The SubPac M2 is the latest creation in SubPac’s line of tactile bass systems. An innovative new piece of gear from Los Angeles-based StudioFeed, it’s essentially a high-end wearable subwoofer. We recently had the opportunity of trying the M2 out, and the results were quite extraordinary.
Within minutes of wearing the SubPac M2, one realizes just how crucial of a development this is. Tactile bass response is an entirely different animal than an external sub. To feel the thump of a kick drum on one’s back or the rumble of a sin wave as it creeps up your spine is not only a major technical advantage, but a visceral experience.
The SubPac M2 is worn like a normal backpack, with straps around one’s chest and waist holding the soundsystem tightly against one’s body. The system is much lighter than expected, and fits comfortably around one’s body, almost like a thin suit of armor. The proximity of the pack allows for instantaneous bass response with an immensely precise range, covering 5-130hz. The amount of sub response is easily controllable by way of the slim control box on the waistband. We found the system to be effective even on the lowest setting, though it’s worth nothing the SubPac can be turned up to extremely powerful levels if desired. The unit hooks up via 3.5mm cable, or Bluetooth 4.0 for a wireless experience, and arrives ready to go out of the box. The battery lasts about six hours, allowing for on-the-go use as well.
It’s hard to overstate the value that the SubPac brings to the studio. It’s the difference between knowing if one’s kick drum is loud and messy, or tight and boomy. It’s the ability to tell when the sub bass on a track is just thick enough for weight, or helplessly overbearing. Ultimately, while these sound like small details, it’s these nuances that can help lift a track from amateur to professional level. Perhaps its biggest value, however, is in the quietness which it affords. While normal subwoofers will shake one’s entire floor, moving through the walls in the process, the SubPac is exceptionally quiet, allowing one to use it in public places or late at night.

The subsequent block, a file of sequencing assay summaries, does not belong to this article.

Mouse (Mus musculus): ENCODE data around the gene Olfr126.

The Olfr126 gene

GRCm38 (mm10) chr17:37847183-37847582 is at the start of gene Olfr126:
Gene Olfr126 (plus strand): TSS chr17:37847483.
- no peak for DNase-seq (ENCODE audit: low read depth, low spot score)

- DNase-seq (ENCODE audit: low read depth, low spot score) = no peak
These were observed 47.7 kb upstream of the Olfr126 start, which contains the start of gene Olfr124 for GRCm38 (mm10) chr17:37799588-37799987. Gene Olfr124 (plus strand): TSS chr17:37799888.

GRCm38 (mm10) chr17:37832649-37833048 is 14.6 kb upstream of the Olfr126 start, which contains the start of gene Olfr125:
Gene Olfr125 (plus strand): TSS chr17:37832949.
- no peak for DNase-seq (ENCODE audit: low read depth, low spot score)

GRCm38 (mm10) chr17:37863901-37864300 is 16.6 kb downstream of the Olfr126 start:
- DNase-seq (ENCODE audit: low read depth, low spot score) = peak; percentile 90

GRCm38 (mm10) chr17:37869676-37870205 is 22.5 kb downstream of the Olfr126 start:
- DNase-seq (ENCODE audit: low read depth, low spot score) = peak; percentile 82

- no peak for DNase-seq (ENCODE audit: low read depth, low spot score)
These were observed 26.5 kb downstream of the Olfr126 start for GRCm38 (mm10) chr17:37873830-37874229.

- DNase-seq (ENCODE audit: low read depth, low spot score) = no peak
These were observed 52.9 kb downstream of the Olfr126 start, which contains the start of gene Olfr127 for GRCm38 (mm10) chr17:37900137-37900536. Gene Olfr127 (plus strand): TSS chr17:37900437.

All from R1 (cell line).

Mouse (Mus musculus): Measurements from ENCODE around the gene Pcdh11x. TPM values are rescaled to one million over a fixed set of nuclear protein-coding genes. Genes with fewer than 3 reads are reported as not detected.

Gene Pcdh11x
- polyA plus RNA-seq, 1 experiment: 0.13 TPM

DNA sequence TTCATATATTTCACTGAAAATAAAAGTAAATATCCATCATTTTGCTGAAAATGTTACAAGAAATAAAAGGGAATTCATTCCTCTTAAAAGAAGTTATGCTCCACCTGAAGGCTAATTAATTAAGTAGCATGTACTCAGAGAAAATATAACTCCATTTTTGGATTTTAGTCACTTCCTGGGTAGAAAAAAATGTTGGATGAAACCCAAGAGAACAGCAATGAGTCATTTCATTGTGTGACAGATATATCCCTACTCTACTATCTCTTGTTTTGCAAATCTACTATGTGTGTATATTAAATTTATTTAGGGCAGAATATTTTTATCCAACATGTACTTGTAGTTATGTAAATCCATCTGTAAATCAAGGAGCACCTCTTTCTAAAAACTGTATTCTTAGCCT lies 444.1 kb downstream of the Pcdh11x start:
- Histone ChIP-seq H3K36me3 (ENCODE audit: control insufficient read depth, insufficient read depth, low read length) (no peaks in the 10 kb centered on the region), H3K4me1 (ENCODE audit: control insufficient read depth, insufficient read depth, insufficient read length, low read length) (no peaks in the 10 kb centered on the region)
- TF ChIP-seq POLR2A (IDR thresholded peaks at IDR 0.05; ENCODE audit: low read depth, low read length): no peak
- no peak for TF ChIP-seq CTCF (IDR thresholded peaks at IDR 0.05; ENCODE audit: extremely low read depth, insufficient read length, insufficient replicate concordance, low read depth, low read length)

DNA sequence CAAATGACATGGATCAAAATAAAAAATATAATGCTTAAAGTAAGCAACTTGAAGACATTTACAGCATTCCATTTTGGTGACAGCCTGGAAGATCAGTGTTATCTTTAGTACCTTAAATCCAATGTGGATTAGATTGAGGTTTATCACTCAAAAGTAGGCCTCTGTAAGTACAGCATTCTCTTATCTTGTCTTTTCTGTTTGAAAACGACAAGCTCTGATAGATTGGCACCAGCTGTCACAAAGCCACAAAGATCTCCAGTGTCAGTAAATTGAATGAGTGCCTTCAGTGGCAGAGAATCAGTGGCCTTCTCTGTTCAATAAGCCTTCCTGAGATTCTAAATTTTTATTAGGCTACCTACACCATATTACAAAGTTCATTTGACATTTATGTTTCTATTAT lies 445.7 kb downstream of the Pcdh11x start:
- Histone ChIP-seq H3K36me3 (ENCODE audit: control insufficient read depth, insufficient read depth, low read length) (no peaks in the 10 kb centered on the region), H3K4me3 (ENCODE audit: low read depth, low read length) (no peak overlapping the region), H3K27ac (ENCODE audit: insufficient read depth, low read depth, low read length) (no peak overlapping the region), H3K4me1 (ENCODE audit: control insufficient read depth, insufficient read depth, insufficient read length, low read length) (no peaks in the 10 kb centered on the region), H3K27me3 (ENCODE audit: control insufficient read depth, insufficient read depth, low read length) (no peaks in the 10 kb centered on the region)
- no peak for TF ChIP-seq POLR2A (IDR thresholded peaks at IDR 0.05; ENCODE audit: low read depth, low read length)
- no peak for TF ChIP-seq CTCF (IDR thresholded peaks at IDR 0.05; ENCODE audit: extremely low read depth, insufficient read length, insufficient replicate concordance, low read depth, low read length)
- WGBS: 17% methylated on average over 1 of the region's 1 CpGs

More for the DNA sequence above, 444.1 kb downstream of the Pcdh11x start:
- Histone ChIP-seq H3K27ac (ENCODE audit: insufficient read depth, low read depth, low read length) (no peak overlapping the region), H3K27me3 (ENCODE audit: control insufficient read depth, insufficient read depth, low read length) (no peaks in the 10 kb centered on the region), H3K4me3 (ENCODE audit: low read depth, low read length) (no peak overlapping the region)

Furthermore, while we employed it for use in the studio, it’s also worth noting its other applications. For everything from gaming to watching movies, to just enjoying normal music, the SubPac brings a new dimension to one’s listening experiencing, amplifying subharmonic frequencies that would otherwise be inconspicuous.
All in all, we found the SubPac M2 to be both a crucial and satisfying addition to one’s studio arsenal.
The SubPac M2 is available for purchase here.
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